What I enjoy so much about this spot is the sharply drawn visceral power of all the sounds used. It's a sonic tour de force. Not only do the sound effects used each make an immediate impact but they flow in a way which provides an impressive connective tissue going from one image to the next.
It is a perfect example of how sound can add an internal dimension to the images on the screen, deepening their dramatic impact. I feel like I am inside each one of those athletes feeling the heart pounding urgency and adrenaline rush of the moment. It turns watching the images into a powerful emotional experience. My heart is still racing after each viewing. The partnership between sound and image is mutual, each giving the other a stronger meaning. The whole is greater than the sum of its parts. Well done! - Jacob Ribicoff
About the entry and production team:
Working on this film (originally a 70sec spec-commercial for “Adidas – Pure Performance” directed by film school student Mario Zozin in 2008) has been an exciting process. The director had this great idea about showing athletes without their equipment to be as close as possible to their performance. In my work I focussed on the people and what they might hear and feel from their POV to reflect something of their tension, concentration and energy . To get the “pure performance” I mixed up real and surreal sound elements with a lot of filtering and playing with phase. The original mix contains a light piano music. The effect when muting either the music or the SFX track has been incredible. There is no real “what you see is what you hear” feeling and sound effects are creating another dimension of the picture. - Martin Schütze
Film (Adidas – Pure Performance): director: Mario Zozin (www.mariozozin.com) Production company: Filmakademie Ludwigsburg
Equipment: Audio: Digidesign Pro Tools HD (at work at 3klang GmbH Studio Duesseldorf) Video Cutdown: Avid Media Composer (Editing Suite Bodo Eckert, Duesseldorf)
Bio: Martin Schütze
After several years of experience as a guitarist in rock/pop and jazz bands, in studio productions and part-time jobs as a stage and front of house mixer at events, fairs and concerts, I attended the Institute For Music And Media in Duesseldorf. I focused on sound and picture engineering and Jazz Guitar, graduating in 2006. After some experiences as a producer of music videos and a music documentary in China and Japan in 2005, jobs as a freelance sound engineer followed – e.g. at the Düsseldorfer Schauspielhaus (playhouse) as well as on the cruise ship MS Deutschland. Since 2007 I work as a sound engineer at the 3Klang studio in Duesseldorf, Germany (a TV commercial post production studio). I also work as a freelance composer and sound designer for film.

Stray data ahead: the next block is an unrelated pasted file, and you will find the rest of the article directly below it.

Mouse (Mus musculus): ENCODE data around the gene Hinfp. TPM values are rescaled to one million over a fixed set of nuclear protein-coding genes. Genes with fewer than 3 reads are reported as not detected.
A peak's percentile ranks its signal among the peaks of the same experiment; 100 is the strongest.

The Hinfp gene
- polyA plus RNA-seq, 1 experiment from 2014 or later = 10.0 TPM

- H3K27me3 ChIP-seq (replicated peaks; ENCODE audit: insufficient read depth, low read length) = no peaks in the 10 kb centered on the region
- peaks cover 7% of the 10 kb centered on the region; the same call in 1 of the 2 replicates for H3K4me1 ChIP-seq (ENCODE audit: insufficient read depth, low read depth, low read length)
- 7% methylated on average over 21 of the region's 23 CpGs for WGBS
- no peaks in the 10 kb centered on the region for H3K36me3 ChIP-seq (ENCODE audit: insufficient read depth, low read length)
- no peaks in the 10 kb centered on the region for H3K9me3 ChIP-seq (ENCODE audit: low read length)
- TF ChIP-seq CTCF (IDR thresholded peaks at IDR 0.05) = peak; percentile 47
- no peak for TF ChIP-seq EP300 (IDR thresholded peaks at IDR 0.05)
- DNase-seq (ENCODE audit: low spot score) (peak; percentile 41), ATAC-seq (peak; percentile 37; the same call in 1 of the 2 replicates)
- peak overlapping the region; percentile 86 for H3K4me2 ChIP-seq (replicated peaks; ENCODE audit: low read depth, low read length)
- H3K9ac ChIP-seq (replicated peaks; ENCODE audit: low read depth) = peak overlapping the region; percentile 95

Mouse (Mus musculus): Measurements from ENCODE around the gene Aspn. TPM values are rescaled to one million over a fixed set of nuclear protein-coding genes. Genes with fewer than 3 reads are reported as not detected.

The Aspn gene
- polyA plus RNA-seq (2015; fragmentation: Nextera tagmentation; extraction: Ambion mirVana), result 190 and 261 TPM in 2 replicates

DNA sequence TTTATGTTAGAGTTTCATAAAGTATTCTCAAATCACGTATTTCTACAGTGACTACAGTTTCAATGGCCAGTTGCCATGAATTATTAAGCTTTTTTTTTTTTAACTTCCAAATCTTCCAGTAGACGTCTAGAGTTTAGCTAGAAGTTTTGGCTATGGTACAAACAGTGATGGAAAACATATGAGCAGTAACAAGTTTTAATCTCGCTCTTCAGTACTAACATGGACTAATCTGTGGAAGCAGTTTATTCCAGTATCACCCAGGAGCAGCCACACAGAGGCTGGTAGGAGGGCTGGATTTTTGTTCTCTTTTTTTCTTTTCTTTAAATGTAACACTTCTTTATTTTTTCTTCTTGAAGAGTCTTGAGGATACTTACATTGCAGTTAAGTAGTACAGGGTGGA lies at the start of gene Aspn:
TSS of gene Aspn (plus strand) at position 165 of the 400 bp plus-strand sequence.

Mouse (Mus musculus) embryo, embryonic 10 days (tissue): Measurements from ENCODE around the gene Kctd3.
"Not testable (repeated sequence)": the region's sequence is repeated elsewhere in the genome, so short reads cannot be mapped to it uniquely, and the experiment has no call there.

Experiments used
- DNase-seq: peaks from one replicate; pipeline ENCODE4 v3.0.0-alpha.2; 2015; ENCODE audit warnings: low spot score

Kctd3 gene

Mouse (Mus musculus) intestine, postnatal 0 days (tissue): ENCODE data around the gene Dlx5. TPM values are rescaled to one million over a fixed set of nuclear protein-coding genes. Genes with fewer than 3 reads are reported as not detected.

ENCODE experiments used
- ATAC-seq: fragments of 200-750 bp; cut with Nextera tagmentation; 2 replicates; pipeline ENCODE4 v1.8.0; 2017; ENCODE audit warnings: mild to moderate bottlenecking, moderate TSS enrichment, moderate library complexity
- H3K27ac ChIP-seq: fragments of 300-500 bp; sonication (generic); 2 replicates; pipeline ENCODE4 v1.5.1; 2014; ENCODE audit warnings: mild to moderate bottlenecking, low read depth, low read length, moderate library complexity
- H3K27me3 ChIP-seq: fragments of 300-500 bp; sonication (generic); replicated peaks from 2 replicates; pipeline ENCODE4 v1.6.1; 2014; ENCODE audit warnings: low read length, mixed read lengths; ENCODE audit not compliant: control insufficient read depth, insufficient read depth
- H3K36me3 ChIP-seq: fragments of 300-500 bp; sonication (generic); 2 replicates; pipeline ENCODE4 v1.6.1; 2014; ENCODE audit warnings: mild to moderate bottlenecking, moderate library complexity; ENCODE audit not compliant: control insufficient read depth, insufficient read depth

The inspiration for the sound design came through collaboration between Ric Serena (the director of this piece), Chris Kneller (the visual effects artist) and myself. In my mind, sound should always compliment the image, not overshadow it. This is how we addressed the question of the role of sound effects in picture. Ric wanted the piece to be light and fun. As the visual effects were metaphor for an immediate flirtatious attraction between two people, we wanted to suggest heat, movement, and playfulness in the sound design while leaving adequate room for the music to set the stage. We felt that using identifiable sounds such as jet packs and fireworks for the streamers coming off of the character's hands accomplished that. The shots themselves were layered gunshots, tempered down so as not to sound too violent. The Blaswave fx were used for the light pole hits, the shot of the heart forming, as well as some of the title and background sounds. It was great fun, and shows how sounds from a variety of sources can help to create a complete sound design for any piece.
Bio: David Barnaby
I grew up in Las Vegas, Nevada, and attended film school at the College of Santa Fe, New Mexico. I've wanted to help make films since I saw "Die Hard" in 1988, at the age of 15. That was really the first time I saw how both picture editing and sound design completely sold the technical side of film storytelling. When I went to film school, I wanted to be a film editor, but quickly learned that my eye for it wasn't as strong as I initially thought. My ears, however, were well tuned, having come from a very musical family (I and all of my siblings play an instrument as well as sing). I also spent most of my childhood in front of stereo equipment and tape machines. Very few people at my film school were comfortable with the audio equipment there, so I jumped in and started making up sounds for many of my fellow student's films. I kept it up - working in the independent film market in NYC for 10 years, and eventually moved to Los Angeles almost 5 years ago, where I've continued to sound design indie film, TV and commercials. It's a blast!
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